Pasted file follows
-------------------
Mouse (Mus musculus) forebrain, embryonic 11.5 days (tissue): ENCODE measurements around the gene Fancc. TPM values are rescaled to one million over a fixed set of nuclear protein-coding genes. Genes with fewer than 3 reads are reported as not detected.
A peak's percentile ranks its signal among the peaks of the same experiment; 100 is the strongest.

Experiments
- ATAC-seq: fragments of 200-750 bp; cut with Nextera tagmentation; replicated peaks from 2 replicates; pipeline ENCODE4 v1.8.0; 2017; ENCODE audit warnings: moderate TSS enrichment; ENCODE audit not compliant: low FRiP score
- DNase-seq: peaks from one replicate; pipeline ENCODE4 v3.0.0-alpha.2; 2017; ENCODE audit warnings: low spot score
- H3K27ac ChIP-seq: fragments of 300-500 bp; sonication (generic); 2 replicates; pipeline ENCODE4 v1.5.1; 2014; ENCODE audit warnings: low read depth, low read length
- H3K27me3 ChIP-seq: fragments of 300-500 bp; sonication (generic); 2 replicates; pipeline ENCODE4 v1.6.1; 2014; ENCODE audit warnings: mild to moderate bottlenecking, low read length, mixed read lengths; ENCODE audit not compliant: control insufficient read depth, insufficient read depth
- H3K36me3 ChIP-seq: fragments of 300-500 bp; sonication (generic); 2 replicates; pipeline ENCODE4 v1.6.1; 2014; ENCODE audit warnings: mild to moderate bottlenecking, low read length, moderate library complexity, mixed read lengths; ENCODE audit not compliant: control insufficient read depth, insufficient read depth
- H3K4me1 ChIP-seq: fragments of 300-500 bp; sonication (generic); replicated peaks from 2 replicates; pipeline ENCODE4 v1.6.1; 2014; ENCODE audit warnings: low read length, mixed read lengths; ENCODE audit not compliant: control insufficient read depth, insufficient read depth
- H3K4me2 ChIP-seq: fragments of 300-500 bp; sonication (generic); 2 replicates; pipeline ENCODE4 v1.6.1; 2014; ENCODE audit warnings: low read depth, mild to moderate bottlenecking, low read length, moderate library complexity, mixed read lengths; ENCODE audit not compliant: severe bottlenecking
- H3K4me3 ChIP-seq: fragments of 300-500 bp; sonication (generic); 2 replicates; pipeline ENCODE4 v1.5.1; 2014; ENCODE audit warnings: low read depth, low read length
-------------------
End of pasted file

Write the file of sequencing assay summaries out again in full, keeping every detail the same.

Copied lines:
Mouse (Mus musculus) forebrain, embryonic 11.5 days (tissue): ENCODE measurements around the gene Fancc. TPM values are rescaled to one million over a fixed set of nuclear protein-coding genes. Genes with fewer than 3 reads are reported as not detected.
A peak's percentile ranks its signal among the peaks of the same experiment; 100 is the strongest.

Experiments
- ATAC-seq: fragments of 200-750 bp; cut with Nextera tagmentation; replicated peaks from 2 replicates; pipeline ENCODE4 v1.8.0; 2017; ENCODE audit warnings: moderate TSS enrichment; ENCODE audit not compliant: low FRiP score
- DNase-seq: peaks from one replicate; pipeline ENCODE4 v3.0.0-alpha.2; 2017; ENCODE audit warnings: low spot score
- H3K27ac ChIP-seq: fragments of 300-500 bp; sonication (generic); 2 replicates; pipeline ENCODE4 v1.5.1; 2014; ENCODE audit warnings: low read depth, low read length
- H3K27me3 ChIP-seq: fragments of 300-500 bp; sonication (generic); 2 replicates; pipeline ENCODE4 v1.6.1; 2014; ENCODE audit warnings: mild to moderate bottlenecking, low read length, mixed read lengths; ENCODE audit not compliant: control insufficient read depth, insufficient read depth
- H3K36me3 ChIP-seq: fragments of 300-500 bp; sonication (generic); 2 replicates; pipeline ENCODE4 v1.6.1; 2014; ENCODE audit warnings: mild to moderate bottlenecking, low read length, moderate library complexity, mixed read lengths; ENCODE audit not compliant: control insufficient read depth, insufficient read depth
- H3K4me1 ChIP-seq: fragments of 300-500 bp; sonication (generic); replicated peaks from 2 replicates; pipeline ENCODE4 v1.6.1; 2014; ENCODE audit warnings: low read length, mixed read lengths; ENCODE audit not compliant: control insufficient read depth, insufficient read depth
- H3K4me2 ChIP-seq: fragments of 300-500 bp; sonication (generic); 2 replicates; pipeline ENCODE4 v1.6.1; 2014; ENCODE audit warnings: low read depth, mild to moderate bottlenecking, low read length, moderate library complexity, mixed read lengths; ENCODE audit not compliant: severe bottlenecking
- H3K4me3 ChIP-seq: fragments of 300-500 bp; sonication (generic); 2 replicates; pipeline ENCODE4 v1.5.1; 2014; ENCODE audit warnings: low read depth, low read length